• Book Reviewers
    Book reviews are an important way to tell the world about your book. If you’re lucky, you’ll get some book reviews without asking as people read your book, but more than likely you will need to get this ball rolling, and it will be your job to contact book reviewers and ask them to read and review your book and show them your book (see to it that your book gets in their hands) so they can do this.

    Book reviews tell people about your book and the more people telling the world about your book, the more noise they’ll make and the more likely it will be that others will want to read your book, too.

My clearest memory of bringing something to school for show and tell was taking a dried blow fish that my grandfather brought back from Jamaica where he was stationed during WWII. The poor thing was old and very brittle (and ugly!) by the time I took it to class some 20 years after the war ended. I don’t remember what I told the class about this dried up old fish when I showed them, but I do remember that that fish had the last laugh when its sharp pointy spine things poked through the paper bag I was carrying it in and gashed my legs.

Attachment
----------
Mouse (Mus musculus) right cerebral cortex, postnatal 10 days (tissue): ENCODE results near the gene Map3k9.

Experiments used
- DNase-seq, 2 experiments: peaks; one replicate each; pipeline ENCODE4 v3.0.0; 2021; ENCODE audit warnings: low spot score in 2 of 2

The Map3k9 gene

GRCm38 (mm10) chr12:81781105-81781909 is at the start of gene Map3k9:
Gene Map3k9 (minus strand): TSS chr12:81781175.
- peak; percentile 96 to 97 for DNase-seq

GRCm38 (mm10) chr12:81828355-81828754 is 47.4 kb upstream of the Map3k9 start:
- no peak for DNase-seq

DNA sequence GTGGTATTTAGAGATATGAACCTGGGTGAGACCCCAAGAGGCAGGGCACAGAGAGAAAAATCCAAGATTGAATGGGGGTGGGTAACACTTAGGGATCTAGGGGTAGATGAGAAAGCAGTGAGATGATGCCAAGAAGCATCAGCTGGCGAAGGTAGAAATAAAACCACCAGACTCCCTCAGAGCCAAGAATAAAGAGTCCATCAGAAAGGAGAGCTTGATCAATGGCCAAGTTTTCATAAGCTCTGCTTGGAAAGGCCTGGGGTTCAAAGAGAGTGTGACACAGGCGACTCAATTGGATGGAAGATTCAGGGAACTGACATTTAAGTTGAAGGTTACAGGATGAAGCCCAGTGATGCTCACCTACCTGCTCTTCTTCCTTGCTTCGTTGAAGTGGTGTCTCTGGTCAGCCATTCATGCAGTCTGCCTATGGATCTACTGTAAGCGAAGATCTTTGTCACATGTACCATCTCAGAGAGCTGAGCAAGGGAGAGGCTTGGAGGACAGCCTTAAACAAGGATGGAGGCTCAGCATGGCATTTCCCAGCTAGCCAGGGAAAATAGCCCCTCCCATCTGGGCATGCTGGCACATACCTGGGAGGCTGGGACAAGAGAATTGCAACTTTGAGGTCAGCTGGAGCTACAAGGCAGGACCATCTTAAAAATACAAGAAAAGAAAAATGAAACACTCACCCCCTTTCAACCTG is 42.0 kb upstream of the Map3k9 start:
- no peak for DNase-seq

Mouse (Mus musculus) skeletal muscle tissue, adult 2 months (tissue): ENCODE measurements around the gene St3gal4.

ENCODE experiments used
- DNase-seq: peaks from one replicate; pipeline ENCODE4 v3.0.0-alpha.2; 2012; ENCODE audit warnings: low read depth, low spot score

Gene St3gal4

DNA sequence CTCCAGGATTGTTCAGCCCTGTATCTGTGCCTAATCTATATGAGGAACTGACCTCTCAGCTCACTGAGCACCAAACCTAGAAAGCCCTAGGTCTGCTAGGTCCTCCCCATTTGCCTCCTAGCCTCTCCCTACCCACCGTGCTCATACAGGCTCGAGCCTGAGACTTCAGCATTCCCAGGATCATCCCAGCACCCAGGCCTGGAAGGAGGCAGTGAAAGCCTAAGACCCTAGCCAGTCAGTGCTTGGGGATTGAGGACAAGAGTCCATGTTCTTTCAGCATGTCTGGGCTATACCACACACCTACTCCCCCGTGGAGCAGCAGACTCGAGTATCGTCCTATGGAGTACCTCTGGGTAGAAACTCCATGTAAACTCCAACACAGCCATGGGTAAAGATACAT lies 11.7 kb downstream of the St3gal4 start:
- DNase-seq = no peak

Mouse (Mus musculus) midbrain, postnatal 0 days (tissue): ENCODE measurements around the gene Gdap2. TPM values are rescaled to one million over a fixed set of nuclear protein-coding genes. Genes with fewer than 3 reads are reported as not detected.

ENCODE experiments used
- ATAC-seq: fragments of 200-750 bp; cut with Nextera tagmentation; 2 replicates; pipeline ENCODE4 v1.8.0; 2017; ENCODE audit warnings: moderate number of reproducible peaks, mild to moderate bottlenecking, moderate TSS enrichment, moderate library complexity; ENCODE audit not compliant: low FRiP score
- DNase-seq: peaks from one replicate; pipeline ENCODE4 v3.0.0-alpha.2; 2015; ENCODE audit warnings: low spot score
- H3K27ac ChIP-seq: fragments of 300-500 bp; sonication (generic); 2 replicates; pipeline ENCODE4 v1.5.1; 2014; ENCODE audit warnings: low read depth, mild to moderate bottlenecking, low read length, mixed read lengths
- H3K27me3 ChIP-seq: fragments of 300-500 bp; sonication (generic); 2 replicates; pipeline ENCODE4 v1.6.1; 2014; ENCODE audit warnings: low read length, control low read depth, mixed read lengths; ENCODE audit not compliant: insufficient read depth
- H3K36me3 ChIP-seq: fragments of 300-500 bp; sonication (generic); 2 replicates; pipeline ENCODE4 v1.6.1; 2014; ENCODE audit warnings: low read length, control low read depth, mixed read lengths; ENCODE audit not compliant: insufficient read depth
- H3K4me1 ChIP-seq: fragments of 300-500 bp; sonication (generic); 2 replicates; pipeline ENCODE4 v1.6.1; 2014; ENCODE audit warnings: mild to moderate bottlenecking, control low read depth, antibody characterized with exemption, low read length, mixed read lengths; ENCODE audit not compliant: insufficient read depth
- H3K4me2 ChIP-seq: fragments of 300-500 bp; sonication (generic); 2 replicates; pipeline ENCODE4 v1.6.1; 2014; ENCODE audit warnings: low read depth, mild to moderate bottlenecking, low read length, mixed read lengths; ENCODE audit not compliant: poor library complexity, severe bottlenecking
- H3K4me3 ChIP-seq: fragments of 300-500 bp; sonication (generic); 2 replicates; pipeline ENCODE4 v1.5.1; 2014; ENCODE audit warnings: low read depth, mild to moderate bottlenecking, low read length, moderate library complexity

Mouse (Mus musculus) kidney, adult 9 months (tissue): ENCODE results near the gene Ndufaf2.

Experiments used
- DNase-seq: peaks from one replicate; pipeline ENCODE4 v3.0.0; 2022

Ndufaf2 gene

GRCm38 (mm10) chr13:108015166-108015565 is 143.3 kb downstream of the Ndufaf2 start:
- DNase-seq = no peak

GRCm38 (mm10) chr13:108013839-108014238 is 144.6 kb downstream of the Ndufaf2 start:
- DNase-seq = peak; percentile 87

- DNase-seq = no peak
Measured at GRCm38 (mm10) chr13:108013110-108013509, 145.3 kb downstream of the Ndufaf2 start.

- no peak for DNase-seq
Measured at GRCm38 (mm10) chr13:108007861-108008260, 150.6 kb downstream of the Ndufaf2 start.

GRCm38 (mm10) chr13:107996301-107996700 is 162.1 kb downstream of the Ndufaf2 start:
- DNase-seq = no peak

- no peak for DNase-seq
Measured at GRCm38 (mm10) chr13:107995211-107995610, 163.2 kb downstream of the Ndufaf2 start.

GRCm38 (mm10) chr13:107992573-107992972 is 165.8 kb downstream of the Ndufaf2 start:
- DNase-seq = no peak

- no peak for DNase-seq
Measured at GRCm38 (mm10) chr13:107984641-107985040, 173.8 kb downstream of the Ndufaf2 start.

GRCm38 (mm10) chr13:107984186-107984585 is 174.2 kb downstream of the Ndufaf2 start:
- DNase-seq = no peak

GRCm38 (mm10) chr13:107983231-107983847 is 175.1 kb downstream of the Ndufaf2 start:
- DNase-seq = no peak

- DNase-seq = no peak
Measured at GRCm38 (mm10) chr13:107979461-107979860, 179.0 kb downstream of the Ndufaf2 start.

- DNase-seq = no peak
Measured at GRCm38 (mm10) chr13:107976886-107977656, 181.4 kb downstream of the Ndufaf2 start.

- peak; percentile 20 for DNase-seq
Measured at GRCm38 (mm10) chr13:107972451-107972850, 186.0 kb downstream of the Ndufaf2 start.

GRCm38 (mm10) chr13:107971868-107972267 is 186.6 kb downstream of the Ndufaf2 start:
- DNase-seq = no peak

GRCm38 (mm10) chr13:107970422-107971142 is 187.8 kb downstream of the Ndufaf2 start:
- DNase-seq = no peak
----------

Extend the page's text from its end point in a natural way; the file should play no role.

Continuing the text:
Showing and telling your potential readers about your book sounds like a lot of work, doesn’t it? It is, and while it’s not quite as simple as back in the day when you could drag a favourite toy (or a dried up fish), into your classroom and talk about it for five minutes, you can still have a lot of fun with it.

Photo credit: Puffers via photopin (license)

What Scares You About Blogging and Using Social Media?

What Scares You About Blogging and Using Social Media? by Shelley Sturgeon addresses common concerns people have when they start blogging and using social media.